The group also conducts home surveillance. A few years ago, when a woman suspected an intruder coming and going in her home, she called police, who told her to call the patrol, Schachter said. The group set up surveillance cameras and discovered her apartment's maintenance supervisor viewing pornography on her computer.
The patrol also has a victims assistance program. Project Recourse tracks neighborhood criminal cases through the court system. Patrol members escort crime victims to court to protect them from intimidation during hearings. Members have put witnesses in hotels to protect them, and they push the court system to pursue prosecutions.
"We as the Northwest Citizens Patrol don't want him on the street," Schachter said.
Because of an unusual spate of robberies in Upper Park Heights, the patrol recently beefed up its monitoring there.
As members drove through the community, the radio crackled. Officer Bennett told patrol members bluntly that they ought to be on the lookout for suspicious black teens, ages 16 and 18, wearing sweat pants and with scarfs covering their faces.
"I'm not shy about saying that," he reiterated over the radio.
Racial conflicts flare up in the neighborhood every so often. In 2010, a 23-year-old former Israeli special forces soldier who was part of Shomrim, an Orthodox Jewish civilian patrol group that also monitors Northwest Baltimore streets, followed a 15-year-old black teen, hit him with a walkie-talkie and, along with others, held him down for several minutes. This summer, the Shomrim member was sentenced to three years of probation for second-degree assault and false imprisonment.
Schachter makes it clear that his group is not affiliated with Shomrim.
"I know what we do," he said. "I don't know what anyone else does. As I mentioned, we never get out of the car to get involved."
He said his group, for the most part, has escaped racial tensions because of that fact. He also said many black residents support the group and contribute to NWCP's annual fundraising drives.
"We've never had any kinds of race wars with anyone here," he said.
Oscar Cobbs, a 30-year resident of Park Heights, agreed. The 66-year-old black retiree, who lives in a rowhouse flanked by boarded-up homes, worked with patrol members to set up a similar program for his mostly black neighborhood. It failed because of a lack of unity, but he said he hasn't given up.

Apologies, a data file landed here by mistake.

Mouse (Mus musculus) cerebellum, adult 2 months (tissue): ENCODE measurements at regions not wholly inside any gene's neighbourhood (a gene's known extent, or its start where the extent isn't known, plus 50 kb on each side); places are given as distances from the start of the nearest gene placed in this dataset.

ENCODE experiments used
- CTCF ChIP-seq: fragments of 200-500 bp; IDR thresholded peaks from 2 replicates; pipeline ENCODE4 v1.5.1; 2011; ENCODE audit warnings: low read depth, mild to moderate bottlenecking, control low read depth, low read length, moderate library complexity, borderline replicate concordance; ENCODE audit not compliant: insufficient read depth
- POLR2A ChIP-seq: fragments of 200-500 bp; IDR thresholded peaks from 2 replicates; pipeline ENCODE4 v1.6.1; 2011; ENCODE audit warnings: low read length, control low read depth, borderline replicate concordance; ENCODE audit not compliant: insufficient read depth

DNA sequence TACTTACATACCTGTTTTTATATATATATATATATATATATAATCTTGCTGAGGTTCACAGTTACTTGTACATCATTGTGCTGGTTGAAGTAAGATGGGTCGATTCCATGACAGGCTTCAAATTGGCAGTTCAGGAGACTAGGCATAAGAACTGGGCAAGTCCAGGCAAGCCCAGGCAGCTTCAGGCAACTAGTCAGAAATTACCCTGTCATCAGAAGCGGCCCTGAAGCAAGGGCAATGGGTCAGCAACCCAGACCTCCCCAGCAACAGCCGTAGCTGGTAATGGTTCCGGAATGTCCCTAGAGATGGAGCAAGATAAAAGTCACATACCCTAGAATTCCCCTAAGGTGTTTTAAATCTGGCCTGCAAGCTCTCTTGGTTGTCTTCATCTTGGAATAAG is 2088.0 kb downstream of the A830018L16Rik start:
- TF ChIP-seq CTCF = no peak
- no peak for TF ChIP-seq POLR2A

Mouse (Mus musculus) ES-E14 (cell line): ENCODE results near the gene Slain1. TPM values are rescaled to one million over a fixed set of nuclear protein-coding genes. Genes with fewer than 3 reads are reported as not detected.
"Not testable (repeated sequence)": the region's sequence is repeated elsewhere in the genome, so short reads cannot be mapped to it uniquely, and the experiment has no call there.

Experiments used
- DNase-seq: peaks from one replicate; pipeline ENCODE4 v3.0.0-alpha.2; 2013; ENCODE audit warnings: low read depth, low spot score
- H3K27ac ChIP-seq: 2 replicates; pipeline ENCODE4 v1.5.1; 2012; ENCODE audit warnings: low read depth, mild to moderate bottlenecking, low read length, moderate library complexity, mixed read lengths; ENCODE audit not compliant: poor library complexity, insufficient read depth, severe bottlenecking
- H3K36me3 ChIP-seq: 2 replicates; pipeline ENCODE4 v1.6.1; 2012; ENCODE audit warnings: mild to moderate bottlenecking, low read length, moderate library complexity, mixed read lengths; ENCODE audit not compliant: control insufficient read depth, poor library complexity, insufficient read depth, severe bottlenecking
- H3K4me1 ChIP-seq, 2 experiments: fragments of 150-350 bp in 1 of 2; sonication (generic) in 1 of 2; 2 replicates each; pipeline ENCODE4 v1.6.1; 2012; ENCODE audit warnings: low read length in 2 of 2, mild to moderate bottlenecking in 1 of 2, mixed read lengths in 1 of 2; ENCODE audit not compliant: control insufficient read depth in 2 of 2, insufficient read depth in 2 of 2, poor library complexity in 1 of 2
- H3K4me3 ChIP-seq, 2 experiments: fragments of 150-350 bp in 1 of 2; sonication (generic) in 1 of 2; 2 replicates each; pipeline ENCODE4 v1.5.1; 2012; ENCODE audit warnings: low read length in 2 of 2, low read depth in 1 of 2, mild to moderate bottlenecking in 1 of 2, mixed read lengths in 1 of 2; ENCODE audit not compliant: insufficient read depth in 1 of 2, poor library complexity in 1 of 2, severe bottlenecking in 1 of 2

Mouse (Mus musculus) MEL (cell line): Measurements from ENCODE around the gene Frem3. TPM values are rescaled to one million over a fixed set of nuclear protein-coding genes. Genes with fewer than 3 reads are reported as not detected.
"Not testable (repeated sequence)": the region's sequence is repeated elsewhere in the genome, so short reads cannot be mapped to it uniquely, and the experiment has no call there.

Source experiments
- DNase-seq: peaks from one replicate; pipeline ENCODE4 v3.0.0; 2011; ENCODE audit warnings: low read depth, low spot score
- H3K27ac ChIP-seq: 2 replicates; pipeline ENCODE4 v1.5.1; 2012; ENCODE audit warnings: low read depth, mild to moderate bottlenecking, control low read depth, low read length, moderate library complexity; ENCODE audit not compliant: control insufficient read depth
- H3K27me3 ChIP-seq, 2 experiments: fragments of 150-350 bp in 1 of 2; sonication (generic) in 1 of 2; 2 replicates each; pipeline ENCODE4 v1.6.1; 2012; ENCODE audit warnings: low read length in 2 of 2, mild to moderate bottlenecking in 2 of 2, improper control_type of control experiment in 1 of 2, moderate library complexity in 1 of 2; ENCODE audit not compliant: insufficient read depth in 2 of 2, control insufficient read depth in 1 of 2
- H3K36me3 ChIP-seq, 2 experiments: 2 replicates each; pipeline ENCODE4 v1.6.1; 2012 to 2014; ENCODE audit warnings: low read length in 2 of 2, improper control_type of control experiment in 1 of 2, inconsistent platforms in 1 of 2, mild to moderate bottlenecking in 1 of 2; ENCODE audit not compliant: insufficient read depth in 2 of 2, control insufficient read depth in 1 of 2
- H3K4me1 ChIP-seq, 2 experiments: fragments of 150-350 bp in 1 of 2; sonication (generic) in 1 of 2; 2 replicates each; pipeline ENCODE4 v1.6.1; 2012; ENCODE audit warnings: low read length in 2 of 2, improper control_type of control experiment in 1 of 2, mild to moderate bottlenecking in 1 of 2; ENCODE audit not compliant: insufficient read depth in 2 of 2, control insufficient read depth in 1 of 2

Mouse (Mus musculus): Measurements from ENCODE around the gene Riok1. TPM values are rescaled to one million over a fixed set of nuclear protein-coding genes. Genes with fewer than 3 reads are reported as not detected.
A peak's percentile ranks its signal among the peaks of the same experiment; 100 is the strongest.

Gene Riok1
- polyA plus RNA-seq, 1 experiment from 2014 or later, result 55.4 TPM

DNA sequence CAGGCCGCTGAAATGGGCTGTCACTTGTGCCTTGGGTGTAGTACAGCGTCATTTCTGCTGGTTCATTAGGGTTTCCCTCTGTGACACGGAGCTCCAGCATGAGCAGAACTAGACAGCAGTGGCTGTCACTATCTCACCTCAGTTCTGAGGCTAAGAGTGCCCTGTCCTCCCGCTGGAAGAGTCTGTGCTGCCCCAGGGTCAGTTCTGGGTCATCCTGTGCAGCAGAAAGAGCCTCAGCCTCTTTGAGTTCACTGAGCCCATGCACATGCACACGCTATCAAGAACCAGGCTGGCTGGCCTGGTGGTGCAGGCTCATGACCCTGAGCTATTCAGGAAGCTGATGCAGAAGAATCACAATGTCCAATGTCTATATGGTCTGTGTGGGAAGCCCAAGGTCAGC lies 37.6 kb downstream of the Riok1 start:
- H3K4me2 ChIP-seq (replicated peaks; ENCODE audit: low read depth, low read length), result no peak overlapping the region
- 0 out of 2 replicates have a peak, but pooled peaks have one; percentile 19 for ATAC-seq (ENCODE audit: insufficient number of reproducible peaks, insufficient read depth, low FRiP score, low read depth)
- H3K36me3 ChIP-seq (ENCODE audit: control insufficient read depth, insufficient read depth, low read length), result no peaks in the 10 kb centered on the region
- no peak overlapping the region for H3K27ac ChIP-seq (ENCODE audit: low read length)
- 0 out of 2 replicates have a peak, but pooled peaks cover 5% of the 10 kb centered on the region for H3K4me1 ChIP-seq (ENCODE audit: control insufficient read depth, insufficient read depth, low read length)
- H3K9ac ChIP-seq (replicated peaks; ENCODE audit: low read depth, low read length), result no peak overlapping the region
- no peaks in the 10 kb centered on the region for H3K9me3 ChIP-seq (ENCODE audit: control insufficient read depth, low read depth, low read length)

"They were very helpful," Cobbs said. "As far as what they do in their community, they're great. We wanted to replicate the commitment of their religious community with our community and be as committed as they are."
Part of the reason Cobbs wanted to start his own group was because the Northwest Citizens Patrol limits monitoring to areas above Northern Parkway, which is a rough dividing line between black and Jewish neighborhoods.
"Believe it or not, they pretty much stick to themselves," said Keno Berry, 46, last week as he stood across from Comprehensive Housing Assistance Inc., which helps Jewish people with neighborhood housing.
"They don't bother anyone," said Berry, who is black and has lived in the community on and off for 20 years. "But I think they turn a blind eye to the black community and pay attention to their own."
His friend Robert Bass, 26, who lives nearby, agreed.
"If I get in an altercation, personally," he said, "I don't think they'd come to protect or come to the rescue."
Schachter disagreed, saying his group is committed to the safety of anyone in its jurisdiction, often extending its various services at community center meetings where the majority of attendees are black.
The night wore on as the patrol continued. Patrol cars found little suspicious, often passing by each other on the quiet streets. At one point, the radio barked with a patrol member saying he saw a youth with a hoodie and face mask. It turned out to be nothing.
Arthur Marks, 57, a Northwest Citizens Patrol member, rode in his family's Ford Taurus, using the opportunity to teach his 19-year-old daughter to drive while he kept one eye out for trouble.